Blaming Immigrants

Nationalism and the Economics of Global Movement

Neeraj Kaushal

Columbia University Press

Blaming Immigrants

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Pub Date: January 2019

ISBN: 9780231181457

232 Pages

Format: Paperback

List Price: $30.00£24.00

Pub Date: January 2019

ISBN: 9780231181440

232 Pages

Format: Hardcover

List Price: $90.00£70.00

Pub Date: January 2019

ISBN: 9780231543606

232 Pages

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List Price: $29.99£24.00

Blaming Immigrants

Nationalism and the Economics of Global Movement

Neeraj Kaushal

Columbia University Press

Immigration is shaking up electoral politics around the world. Anti-immigration and ultranationalistic politics are rising in Europe, the United States, and countries across Asia and Africa. What is causing this nativist fervor? Are immigrants the cause or merely a common scapegoat?

In Blaming Immigrants, economist Neeraj Kaushal investigates the rising anxiety in host countries and tests common complaints against immigration. Do immigrants replace host country workers or create new jobs? Are they a net gain or a net drag on host countries? She finds that immigration, on balance, is beneficial to host countries. It is neither the volume nor pace of immigration but the willingness of nations to accept, absorb, and manage new flows of immigration that is fueling this disaffection. Kaushal delves into the demographics of immigrants worldwide, the economic tides that carry them, and the policies that shape where they make their new homes. She demystifies common misconceptions about immigration, showing that today’s global mobility is historically typical; that most immigration occurs through legal frameworks; that the U.S. system, far from being broken, works quite well most of the time and its features are replicated by many countries; and that proposed anti-immigrant measures are likely to cause suffering without deterring potential migrants. Featuring accessible and in-depth analysis of the economics of immigration in worldwide perspective, Blaming Immigrants is an informative and timely introduction to a critical global issue.
This is an exciting and innovative book containing some provocative, offbeat ideas. In contrast to most other works on immigration, it deals with international migration and the reactions to it all over the world, not just in the United States or Europe. It emphasizes the complexity of the issues and avoids oversimplifying the problems in order to offer a ‘solution.’ Kaushal has an important, well-argued message, supported by convincing evidence. She recognizes that immigration hurts some groups of host-country natives who should be compensated, but provides evidence that it benefits the host societies overall. Cordelia Reimers, Hunter College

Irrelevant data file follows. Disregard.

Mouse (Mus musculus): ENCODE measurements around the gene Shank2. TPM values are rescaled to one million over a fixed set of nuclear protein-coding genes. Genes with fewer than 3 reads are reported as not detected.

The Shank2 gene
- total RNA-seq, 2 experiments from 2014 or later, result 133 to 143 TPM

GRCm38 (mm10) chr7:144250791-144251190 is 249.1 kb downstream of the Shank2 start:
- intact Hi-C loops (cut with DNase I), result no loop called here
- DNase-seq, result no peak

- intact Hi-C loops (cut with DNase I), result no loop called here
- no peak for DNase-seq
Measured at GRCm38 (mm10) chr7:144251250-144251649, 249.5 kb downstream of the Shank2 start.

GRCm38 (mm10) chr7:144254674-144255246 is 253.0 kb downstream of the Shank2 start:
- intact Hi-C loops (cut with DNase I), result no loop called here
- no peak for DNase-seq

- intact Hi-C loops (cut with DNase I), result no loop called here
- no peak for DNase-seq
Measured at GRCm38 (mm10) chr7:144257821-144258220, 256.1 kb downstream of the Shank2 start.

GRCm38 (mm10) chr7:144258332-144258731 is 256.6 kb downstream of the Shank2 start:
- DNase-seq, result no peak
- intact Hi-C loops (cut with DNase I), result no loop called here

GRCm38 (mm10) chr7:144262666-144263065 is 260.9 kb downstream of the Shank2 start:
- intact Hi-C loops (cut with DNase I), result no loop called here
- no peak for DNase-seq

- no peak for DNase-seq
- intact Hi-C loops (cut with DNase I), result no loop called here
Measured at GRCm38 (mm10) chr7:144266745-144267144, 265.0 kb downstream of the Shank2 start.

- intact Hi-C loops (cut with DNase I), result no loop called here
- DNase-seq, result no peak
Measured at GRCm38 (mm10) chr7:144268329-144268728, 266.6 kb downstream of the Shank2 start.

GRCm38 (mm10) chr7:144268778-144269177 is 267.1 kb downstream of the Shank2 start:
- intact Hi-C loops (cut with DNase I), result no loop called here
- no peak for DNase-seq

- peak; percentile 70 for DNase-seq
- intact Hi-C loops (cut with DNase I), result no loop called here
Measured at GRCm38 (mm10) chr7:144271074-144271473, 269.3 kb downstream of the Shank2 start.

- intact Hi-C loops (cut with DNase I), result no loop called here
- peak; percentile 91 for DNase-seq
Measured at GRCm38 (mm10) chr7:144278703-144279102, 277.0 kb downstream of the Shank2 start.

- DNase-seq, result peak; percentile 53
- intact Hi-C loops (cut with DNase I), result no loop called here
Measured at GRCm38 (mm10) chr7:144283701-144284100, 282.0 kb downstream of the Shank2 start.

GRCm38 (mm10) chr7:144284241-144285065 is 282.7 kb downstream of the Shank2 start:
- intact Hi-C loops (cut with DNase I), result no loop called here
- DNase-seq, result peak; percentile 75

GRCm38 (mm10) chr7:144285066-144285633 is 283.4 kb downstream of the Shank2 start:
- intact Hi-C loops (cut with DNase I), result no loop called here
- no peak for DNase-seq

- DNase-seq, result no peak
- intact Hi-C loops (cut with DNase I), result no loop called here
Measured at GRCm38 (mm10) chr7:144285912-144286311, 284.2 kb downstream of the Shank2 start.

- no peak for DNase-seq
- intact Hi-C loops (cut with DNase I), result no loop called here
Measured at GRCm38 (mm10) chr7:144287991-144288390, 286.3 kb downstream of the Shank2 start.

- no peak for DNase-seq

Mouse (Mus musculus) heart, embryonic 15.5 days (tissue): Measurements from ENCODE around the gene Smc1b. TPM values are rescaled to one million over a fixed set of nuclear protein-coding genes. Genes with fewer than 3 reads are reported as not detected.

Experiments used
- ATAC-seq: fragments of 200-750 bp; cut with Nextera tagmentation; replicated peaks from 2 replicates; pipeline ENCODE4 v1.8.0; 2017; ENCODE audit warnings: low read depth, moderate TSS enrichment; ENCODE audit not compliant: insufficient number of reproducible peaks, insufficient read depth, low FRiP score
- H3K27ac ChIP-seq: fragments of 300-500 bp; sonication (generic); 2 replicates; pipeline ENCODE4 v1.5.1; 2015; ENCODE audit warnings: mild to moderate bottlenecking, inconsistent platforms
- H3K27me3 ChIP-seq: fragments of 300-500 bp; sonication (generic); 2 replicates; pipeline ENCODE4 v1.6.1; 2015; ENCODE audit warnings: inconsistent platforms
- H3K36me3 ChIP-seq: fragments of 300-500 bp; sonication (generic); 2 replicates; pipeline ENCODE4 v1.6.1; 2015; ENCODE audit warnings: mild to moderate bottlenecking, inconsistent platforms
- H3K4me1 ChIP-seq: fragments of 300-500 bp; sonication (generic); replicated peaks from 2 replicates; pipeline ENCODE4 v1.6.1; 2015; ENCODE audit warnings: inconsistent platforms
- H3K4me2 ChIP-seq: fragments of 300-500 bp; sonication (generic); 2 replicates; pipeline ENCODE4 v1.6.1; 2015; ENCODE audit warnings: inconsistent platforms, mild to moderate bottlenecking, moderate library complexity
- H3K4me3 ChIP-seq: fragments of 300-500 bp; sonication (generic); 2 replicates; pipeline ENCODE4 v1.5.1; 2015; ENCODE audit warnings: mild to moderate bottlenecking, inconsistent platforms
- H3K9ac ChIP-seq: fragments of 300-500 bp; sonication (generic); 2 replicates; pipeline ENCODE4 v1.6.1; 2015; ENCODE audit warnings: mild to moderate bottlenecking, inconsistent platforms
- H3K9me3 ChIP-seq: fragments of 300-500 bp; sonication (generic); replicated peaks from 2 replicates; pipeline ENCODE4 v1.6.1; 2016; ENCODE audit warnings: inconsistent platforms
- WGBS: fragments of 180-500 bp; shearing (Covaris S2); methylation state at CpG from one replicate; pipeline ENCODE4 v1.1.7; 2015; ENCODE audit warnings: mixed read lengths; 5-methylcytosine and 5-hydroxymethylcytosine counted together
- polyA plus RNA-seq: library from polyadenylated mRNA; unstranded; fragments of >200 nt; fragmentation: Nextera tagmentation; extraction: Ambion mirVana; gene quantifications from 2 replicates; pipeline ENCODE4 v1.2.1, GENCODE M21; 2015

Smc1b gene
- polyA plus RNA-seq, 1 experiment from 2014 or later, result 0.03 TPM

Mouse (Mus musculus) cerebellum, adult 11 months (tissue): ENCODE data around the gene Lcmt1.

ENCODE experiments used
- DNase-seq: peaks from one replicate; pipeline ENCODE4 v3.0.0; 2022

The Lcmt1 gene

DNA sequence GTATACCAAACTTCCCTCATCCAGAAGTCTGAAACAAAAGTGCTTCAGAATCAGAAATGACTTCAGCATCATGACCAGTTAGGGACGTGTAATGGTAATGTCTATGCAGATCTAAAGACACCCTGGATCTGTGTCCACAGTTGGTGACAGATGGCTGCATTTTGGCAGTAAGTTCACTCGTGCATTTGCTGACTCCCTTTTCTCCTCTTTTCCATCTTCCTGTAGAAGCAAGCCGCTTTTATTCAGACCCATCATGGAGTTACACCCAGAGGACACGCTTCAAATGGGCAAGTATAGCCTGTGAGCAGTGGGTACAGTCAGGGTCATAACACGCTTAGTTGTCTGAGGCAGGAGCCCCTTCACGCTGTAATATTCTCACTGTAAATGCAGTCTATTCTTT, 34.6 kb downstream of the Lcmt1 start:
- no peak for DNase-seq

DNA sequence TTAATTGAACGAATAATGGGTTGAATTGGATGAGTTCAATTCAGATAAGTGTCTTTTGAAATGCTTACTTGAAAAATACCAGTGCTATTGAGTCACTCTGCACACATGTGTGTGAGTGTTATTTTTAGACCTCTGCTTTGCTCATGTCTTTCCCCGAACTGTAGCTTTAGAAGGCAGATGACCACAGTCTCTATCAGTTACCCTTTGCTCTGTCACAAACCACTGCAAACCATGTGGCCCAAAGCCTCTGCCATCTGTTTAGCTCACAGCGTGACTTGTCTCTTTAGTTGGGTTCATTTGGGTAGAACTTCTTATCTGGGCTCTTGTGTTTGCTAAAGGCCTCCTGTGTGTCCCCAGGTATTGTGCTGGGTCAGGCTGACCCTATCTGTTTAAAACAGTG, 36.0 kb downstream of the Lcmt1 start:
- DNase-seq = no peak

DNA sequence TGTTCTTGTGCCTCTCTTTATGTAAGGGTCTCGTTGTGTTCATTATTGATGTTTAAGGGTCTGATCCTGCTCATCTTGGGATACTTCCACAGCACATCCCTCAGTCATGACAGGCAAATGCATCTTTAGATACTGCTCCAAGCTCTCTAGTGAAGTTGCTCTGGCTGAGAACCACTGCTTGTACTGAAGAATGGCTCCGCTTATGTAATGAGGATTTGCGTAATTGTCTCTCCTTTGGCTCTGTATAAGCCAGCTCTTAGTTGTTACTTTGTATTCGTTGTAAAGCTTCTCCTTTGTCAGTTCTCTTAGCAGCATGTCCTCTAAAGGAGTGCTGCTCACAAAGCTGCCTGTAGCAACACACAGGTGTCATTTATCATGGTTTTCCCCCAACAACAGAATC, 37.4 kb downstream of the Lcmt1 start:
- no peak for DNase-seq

In this comprehensive and carefully researched book, Kaushal provides a fresh and convincing analysis of the underlying reasons behind the antiimmigrant movement facing the world in recent years. This book is a must for anyone interested in understanding both the myths and realities surrounding immigration. Francisco L. Rivera-Batiz, author of International and Interregional Migration: Theory and Evidence
What could be more valuable at this time than Neeraj Kaushal’s learned, beautifully written examination of the validity of the populist critique of immigration? Blaming Immigrants provides deep, critical insights into migration and immigration systems globally and in the U.S.: their histories, successes, failures, and prospects for reform. This is a nuanced, brave, and incredibly helpful book. Michael Fix, senior fellow and former president, Migration Policy Institute
In her well-reasoned, illuminating book, Neeraj Kaushal offers policy makers at all levels of government and the general public alike a timely opportunity to examine the dimensions of immigration concerns that have become highly charged, politically divisive issues in a growing number of nations in the global community. Her richly documented discussion pierces through the oftentimes emotion-laden, dismissive regard of immigrants and their impact on host communities and argues that we must view critically the underlying social, economic, and other forces that contribute towards a skewing in the direction of hostility to those “others” who ultimately may be essential to ensuring our vitality and competitiveness in the future. Jeanette C. Takamura, former assistant secretary for aging, U.S. Department of Health and Human Services
A new book on the subject, Blaming Immigrants, by University of Columbia professor, Neeraj Kaushal, says it all. It pulls together most of the research so far done. Jonathan Power, NY Journal of Books
[A] timely and informative book. Foreign Affairs
1. Introduction: It’s Not a Crisis
2. Causes of Discontent
3. The Costs and Benefits of Restricting Immigration
4. Is America’s Immigration System Broken?
5. From Global to Local: Toward Integration or Exclusion?
6. The Balance Sheet: Economic Costs and Benefits of Immigration
7. Refugees and Discontent
8. Crime, Terrorism, and Immigration
9. Addressing the Discontent
Notes
Index

About the Author

Neeraj Kaushal is professor of social policy and chair of the doctoral program at the Columbia University School of Social Work. She is also a research associate at the National Bureau of Economic Research and a research fellow at the Institute for the Study of Labor in Bonn, Germany.